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Convicted criminals could soon be subjected to contemporary sentencing practices in NSW regardless of when the offence was committed, under a bill drafted by the government.
Attorney-General Mark Speakman said with the exception of child sexual abuse, courts refer to sentencing practices from when a crime was committed, ignoring the community's "current stance" on an offence.
"This is especially so for heinous acts like sexual assault or domestic violence," Mr Speakman said.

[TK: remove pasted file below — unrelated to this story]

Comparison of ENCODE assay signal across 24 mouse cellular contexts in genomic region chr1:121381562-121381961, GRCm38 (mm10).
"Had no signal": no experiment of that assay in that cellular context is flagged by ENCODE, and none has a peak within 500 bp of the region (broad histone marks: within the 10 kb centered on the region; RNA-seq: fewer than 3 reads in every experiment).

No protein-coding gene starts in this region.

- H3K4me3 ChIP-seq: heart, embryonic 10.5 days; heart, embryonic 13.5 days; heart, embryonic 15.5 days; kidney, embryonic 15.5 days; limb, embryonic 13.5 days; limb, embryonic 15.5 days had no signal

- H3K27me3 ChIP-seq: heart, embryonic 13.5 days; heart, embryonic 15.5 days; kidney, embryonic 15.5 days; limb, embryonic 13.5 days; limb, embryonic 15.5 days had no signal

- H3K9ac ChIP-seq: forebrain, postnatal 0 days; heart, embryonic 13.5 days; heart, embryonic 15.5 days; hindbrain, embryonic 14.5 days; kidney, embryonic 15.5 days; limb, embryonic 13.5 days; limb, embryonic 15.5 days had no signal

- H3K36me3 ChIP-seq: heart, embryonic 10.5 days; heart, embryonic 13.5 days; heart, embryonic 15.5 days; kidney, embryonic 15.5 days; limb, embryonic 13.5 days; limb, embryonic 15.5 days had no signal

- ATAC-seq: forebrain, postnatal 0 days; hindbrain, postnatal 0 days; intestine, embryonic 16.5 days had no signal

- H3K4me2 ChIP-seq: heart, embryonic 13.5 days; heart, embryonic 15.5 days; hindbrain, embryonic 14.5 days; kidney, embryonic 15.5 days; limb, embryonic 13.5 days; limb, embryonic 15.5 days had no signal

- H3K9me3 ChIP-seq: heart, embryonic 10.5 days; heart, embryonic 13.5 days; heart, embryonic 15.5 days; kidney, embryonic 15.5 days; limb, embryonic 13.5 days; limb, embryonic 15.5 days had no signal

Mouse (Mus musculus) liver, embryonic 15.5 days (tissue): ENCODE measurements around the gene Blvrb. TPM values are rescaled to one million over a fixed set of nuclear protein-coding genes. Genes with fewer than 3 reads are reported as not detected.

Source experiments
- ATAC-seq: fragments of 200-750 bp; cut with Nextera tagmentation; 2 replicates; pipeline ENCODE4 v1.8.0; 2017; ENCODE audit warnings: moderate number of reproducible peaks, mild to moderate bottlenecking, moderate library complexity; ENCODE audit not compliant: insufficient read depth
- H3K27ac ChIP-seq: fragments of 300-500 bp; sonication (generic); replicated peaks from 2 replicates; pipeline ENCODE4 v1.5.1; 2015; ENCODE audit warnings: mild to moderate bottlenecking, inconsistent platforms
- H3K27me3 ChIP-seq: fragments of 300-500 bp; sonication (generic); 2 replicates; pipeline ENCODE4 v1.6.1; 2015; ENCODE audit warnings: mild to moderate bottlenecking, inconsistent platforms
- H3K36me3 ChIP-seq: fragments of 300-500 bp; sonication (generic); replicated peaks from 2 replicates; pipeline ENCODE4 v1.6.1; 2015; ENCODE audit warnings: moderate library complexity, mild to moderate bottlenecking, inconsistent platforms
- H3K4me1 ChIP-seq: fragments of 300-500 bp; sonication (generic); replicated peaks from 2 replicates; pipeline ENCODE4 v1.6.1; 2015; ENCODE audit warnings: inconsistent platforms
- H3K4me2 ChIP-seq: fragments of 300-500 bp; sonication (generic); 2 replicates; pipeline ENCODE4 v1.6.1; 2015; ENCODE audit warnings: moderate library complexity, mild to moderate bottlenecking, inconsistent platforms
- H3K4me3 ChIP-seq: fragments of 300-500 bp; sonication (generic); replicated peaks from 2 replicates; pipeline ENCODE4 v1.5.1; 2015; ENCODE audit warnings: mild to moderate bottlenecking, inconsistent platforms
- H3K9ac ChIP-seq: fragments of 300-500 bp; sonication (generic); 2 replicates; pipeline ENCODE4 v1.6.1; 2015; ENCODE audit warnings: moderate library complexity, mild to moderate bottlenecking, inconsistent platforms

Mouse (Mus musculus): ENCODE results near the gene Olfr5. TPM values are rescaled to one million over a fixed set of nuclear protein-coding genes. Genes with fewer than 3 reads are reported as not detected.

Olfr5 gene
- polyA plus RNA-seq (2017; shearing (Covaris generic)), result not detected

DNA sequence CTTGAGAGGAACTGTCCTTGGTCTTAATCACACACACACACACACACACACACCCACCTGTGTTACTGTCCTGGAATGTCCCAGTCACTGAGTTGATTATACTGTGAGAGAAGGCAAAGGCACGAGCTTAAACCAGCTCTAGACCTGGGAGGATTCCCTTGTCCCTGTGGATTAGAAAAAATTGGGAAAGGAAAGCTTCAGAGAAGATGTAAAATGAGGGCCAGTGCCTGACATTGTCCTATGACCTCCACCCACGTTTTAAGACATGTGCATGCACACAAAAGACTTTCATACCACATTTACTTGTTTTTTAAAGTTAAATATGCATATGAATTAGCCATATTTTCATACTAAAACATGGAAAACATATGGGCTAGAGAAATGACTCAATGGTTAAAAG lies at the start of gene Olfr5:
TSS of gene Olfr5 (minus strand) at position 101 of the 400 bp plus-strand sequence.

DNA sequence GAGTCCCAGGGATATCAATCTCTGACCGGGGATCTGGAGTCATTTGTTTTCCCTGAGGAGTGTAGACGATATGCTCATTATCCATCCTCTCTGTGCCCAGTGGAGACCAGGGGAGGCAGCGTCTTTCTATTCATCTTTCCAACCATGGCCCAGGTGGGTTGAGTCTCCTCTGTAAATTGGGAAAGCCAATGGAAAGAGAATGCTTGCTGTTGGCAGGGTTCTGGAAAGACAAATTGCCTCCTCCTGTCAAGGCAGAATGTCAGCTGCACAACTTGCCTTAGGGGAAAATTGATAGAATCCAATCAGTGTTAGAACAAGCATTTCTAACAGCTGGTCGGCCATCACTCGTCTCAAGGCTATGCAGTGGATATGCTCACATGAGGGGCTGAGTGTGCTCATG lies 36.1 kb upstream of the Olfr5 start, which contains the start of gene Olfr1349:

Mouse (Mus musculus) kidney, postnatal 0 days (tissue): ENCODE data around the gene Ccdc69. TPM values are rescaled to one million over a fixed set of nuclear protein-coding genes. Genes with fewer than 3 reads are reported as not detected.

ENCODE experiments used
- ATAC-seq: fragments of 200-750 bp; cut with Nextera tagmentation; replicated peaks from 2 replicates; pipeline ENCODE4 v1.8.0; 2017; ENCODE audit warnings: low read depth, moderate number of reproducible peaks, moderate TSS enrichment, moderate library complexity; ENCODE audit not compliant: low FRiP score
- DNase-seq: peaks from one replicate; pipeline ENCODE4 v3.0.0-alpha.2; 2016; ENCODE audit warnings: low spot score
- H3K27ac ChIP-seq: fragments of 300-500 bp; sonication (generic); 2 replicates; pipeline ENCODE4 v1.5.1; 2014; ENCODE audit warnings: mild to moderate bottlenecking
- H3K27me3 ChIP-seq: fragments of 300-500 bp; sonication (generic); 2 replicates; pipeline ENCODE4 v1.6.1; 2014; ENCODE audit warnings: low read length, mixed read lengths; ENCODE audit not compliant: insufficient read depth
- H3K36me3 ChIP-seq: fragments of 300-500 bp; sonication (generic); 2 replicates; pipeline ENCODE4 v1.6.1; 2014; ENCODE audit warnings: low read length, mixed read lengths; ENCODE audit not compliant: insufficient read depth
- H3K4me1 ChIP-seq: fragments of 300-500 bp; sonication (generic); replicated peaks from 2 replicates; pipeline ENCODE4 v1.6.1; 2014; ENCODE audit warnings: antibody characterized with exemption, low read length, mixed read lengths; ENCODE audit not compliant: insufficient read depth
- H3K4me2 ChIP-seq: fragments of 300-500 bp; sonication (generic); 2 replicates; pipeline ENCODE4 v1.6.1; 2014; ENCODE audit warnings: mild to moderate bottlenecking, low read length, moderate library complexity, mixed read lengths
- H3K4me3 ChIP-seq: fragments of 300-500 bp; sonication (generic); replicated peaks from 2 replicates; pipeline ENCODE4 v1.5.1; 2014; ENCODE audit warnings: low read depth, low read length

"Asking courts to put themselves in the shoes of a judge years or decades earlier can be impractical, inefficient and produce inconsistent outcomes."
Courts will still be guided by the maximum penalty and any standard non-parole period from the time of the offence but historical offenders will now face the prospect of tougher penalties.
"It's unacceptable for an offender to get more lenient treatment, just because they'd dodged police detection, or their offence had not yet been reported by an often traumatised victim," Mr Speakman said.
The proposed reform comes after a NSW government review of historical sentencing practices, which engaged legal experts, victims' rights groups and law enforcement.
It follows 2018 legislation that ensured child sex offenders are sentenced according to contemporary practices following a recommendation by a royal commission.
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